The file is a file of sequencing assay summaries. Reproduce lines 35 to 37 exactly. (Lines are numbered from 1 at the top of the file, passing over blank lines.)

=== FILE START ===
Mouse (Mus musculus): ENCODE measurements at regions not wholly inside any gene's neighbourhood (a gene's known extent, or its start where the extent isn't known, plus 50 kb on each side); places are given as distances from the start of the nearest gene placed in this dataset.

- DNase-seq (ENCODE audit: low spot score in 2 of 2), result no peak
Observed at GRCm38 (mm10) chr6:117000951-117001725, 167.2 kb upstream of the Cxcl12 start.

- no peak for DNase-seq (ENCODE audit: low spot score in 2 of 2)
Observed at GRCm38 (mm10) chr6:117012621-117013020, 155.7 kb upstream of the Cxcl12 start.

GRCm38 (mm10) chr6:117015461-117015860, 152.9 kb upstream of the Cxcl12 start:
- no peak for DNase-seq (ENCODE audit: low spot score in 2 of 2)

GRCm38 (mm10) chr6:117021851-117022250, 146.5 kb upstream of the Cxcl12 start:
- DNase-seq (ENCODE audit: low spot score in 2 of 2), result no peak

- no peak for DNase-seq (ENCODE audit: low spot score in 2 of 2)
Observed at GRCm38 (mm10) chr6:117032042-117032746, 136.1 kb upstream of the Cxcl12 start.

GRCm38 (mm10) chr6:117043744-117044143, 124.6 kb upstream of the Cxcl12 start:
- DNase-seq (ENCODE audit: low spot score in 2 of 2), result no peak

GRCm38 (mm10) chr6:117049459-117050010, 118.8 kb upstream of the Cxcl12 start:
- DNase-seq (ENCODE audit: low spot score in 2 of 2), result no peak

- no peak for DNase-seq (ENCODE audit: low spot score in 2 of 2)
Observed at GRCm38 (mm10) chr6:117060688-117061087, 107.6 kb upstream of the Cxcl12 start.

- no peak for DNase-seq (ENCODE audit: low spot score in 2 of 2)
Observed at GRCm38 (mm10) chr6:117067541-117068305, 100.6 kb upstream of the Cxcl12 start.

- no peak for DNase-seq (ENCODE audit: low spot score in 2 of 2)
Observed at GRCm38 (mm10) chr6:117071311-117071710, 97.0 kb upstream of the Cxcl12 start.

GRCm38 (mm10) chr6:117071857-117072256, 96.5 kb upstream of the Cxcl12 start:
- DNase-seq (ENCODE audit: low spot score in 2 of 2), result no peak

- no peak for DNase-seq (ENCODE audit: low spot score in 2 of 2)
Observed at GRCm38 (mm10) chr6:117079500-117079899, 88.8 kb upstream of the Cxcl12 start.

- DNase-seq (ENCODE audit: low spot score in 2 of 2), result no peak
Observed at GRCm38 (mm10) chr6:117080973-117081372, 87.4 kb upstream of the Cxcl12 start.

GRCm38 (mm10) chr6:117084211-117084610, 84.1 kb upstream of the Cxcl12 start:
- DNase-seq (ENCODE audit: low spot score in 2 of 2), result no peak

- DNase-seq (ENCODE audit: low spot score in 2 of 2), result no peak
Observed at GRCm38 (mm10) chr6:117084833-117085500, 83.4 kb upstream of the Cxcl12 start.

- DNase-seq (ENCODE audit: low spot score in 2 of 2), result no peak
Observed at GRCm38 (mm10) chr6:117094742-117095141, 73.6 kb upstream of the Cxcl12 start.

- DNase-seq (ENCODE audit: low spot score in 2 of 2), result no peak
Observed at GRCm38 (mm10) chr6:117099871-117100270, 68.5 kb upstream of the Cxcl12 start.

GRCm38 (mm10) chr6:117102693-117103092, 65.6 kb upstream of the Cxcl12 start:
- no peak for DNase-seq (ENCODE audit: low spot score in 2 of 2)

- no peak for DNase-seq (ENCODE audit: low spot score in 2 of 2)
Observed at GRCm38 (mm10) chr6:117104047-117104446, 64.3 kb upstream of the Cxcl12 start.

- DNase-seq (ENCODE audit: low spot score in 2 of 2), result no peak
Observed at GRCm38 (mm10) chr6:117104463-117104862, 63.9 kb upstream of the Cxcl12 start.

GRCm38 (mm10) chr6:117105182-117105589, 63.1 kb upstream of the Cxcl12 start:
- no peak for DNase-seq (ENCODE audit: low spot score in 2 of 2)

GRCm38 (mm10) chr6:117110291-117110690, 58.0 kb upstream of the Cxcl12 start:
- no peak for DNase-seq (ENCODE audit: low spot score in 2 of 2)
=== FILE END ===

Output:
Observed at GRCm38 (mm10) chr6:117099871-117100270, 68.5 kb upstream of the Cxcl12 start.

GRCm38 (mm10) chr6:117102693-117103092, 65.6 kb upstream of the Cxcl12 start:
- no peak for DNase-seq (ENCODE audit: low spot score in 2 of 2)